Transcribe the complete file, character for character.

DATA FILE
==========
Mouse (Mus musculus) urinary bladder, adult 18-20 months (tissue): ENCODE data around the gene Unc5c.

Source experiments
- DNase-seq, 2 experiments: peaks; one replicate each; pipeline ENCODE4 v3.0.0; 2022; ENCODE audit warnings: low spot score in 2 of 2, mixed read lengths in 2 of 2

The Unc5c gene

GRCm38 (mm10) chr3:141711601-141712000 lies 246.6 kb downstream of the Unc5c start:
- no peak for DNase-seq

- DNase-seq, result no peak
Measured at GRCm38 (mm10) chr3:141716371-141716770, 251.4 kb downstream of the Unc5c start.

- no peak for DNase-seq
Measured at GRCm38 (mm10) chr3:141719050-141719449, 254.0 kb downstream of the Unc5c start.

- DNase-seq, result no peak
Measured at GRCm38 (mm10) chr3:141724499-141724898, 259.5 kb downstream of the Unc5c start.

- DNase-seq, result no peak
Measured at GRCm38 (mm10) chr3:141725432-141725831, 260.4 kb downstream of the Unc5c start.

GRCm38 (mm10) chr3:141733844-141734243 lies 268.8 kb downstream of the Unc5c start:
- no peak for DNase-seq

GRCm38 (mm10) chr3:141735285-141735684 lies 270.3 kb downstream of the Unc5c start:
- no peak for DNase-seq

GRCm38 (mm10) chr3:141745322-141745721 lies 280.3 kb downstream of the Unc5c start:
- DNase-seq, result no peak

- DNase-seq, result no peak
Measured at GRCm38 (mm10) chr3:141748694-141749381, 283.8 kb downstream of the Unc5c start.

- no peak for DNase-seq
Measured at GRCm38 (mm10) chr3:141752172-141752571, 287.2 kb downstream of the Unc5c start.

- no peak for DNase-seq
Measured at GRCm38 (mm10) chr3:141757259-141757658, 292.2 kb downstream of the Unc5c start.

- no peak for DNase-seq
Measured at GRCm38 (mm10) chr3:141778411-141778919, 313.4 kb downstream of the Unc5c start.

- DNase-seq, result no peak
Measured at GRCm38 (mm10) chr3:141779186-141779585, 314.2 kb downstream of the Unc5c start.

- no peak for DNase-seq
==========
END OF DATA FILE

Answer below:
Mouse (Mus musculus) urinary bladder, adult 18-20 months (tissue): ENCODE data around the gene Unc5c.

Source experiments
- DNase-seq, 2 experiments: peaks; one replicate each; pipeline ENCODE4 v3.0.0; 2022; ENCODE audit warnings: low spot score in 2 of 2, mixed read lengths in 2 of 2

The Unc5c gene

GRCm38 (mm10) chr3:141711601-141712000 lies 246.6 kb downstream of the Unc5c start:
- no peak for DNase-seq

- DNase-seq, result no peak
Measured at GRCm38 (mm10) chr3:141716371-141716770, 251.4 kb downstream of the Unc5c start.

- no peak for DNase-seq
Measured at GRCm38 (mm10) chr3:141719050-141719449, 254.0 kb downstream of the Unc5c start.

- DNase-seq, result no peak
Measured at GRCm38 (mm10) chr3:141724499-141724898, 259.5 kb downstream of the Unc5c start.

- DNase-seq, result no peak
Measured at GRCm38 (mm10) chr3:141725432-141725831, 260.4 kb downstream of the Unc5c start.

GRCm38 (mm10) chr3:141733844-141734243 lies 268.8 kb downstream of the Unc5c start:
- no peak for DNase-seq

GRCm38 (mm10) chr3:141735285-141735684 lies 270.3 kb downstream of the Unc5c start:
- no peak for DNase-seq

GRCm38 (mm10) chr3:141745322-141745721 lies 280.3 kb downstream of the Unc5c start:
- DNase-seq, result no peak

- DNase-seq, result no peak
Measured at GRCm38 (mm10) chr3:141748694-141749381, 283.8 kb downstream of the Unc5c start.

- no peak for DNase-seq
Measured at GRCm38 (mm10) chr3:141752172-141752571, 287.2 kb downstream of the Unc5c start.

- no peak for DNase-seq
Measured at GRCm38 (mm10) chr3:141757259-141757658, 292.2 kb downstream of the Unc5c start.

- no peak for DNase-seq
Measured at GRCm38 (mm10) chr3:141778411-141778919, 313.4 kb downstream of the Unc5c start.

- DNase-seq, result no peak
Measured at GRCm38 (mm10) chr3:141779186-141779585, 314.2 kb downstream of the Unc5c start.

- no peak for DNase-seq